Kidal Travel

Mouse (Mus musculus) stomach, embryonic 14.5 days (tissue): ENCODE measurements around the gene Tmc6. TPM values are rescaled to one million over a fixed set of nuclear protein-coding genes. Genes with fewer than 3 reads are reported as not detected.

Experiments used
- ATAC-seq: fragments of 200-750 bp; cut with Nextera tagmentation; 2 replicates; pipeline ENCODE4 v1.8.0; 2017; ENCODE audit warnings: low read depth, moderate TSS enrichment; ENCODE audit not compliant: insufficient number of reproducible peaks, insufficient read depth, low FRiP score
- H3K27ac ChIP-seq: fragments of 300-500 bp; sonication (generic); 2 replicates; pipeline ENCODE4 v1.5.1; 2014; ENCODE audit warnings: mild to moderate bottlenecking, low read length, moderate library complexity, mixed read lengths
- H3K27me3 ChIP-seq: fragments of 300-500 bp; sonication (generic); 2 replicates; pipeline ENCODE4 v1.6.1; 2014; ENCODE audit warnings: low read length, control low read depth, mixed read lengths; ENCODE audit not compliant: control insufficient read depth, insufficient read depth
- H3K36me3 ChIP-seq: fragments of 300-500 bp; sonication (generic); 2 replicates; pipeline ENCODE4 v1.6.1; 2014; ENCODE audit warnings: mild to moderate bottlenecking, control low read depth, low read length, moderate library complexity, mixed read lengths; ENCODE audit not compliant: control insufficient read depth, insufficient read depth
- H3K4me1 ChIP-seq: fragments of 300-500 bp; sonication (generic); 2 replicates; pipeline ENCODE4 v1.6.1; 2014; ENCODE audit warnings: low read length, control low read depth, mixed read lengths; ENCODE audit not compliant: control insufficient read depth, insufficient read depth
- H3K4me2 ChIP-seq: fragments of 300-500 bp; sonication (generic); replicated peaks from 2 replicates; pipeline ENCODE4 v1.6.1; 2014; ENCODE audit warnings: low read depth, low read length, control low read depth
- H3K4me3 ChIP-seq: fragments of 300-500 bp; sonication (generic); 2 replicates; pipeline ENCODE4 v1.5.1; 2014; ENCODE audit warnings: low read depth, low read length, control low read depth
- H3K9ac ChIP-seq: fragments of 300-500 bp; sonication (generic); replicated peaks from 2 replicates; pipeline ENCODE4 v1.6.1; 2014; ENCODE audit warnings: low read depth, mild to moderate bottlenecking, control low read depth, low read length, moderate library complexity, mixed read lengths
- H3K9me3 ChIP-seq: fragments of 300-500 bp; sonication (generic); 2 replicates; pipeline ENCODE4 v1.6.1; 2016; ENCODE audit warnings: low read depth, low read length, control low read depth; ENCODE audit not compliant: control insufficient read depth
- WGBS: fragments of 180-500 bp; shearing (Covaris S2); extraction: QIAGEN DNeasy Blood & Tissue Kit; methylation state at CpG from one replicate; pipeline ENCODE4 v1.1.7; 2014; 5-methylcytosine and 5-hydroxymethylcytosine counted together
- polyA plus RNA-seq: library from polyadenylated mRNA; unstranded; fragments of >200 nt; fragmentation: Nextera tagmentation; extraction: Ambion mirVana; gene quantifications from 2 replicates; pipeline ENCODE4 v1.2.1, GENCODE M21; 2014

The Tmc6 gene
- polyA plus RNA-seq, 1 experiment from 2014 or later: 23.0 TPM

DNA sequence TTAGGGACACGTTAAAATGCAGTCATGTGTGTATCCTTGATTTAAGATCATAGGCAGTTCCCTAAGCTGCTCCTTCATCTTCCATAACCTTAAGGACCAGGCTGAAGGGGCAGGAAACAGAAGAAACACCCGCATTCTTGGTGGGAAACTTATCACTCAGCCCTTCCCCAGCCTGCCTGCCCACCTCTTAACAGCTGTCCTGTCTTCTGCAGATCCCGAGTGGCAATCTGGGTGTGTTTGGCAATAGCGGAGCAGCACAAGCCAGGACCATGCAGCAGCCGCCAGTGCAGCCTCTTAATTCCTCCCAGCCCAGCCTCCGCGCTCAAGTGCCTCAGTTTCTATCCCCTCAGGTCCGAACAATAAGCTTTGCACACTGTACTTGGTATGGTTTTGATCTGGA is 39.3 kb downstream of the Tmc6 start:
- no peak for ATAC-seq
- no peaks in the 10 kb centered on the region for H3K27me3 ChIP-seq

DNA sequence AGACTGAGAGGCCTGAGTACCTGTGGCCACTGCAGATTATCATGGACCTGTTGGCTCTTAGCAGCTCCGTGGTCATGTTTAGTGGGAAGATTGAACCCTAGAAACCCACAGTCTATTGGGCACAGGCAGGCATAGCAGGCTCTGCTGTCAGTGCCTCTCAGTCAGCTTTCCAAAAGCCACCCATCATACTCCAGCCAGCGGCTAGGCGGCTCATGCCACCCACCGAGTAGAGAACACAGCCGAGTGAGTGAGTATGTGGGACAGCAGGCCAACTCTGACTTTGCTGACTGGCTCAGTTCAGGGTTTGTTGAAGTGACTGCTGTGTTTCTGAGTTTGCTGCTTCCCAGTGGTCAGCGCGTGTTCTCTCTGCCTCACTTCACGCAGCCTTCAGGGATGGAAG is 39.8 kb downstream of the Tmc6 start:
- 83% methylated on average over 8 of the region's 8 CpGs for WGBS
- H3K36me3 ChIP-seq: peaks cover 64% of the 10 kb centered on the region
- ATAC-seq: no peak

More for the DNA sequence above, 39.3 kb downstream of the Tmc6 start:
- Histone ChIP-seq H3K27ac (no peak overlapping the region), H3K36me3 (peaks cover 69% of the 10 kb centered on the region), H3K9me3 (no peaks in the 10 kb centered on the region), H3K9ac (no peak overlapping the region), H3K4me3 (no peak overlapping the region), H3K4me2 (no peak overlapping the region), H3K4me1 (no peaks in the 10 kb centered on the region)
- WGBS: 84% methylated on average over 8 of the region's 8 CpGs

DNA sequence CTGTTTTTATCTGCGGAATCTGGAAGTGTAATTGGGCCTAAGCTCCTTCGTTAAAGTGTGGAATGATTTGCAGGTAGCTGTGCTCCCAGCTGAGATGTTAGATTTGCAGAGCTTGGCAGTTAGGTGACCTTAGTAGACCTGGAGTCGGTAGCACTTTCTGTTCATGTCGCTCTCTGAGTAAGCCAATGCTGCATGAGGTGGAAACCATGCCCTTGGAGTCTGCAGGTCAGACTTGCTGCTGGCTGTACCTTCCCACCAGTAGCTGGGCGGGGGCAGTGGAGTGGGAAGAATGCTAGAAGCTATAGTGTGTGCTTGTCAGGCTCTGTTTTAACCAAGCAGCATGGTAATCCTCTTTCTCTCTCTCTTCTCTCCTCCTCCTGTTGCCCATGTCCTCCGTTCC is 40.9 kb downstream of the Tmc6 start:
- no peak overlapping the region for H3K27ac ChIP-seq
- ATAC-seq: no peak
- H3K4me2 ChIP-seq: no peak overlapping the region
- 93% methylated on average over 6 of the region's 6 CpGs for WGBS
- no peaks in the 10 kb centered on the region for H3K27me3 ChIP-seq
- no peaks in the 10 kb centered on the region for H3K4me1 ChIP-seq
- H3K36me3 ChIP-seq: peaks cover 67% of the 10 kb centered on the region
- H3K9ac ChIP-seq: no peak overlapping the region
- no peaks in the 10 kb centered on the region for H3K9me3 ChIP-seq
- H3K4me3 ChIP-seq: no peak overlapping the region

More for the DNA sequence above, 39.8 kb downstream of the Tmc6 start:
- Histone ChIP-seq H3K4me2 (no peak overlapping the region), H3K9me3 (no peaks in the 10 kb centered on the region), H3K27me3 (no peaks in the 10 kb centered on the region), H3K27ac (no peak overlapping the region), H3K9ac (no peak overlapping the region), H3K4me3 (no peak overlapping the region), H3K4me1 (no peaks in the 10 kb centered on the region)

Kidal Travel on This view of the Homeric gods, which explains their nature by an analogy, drawn in the minds of their worshippers, with the contemporary pattern of an earthly ruler, is shared by Nilsson, who writes that the model of the Homeric pantheon is found solely in the feudal Mycenean kingship of which Homer has preserved traces easily recognizable’5, and that the divine community is a copy of the conditions of the age of chivalry.3 Whereas however we have here, following Rose, used this analogy to account in particular for their peculiar moral character, and the way in which, in their relations with mankind, most of the emphasis is laid on power and little on righteousness or justice, Nilsson on this point adopts a different explanation. He prefers to account for it as something left over from their origin as nature-spirits. Of all the numerous characteristics which the gods carried with them from their primitive origin on their journey towards a higher religious plane, characteristics to which the Homeric anthropomorphism gave such clearness and prominence, none was more fateful than the lack of any connexion with morality. . . . Kidal Travel 2016.

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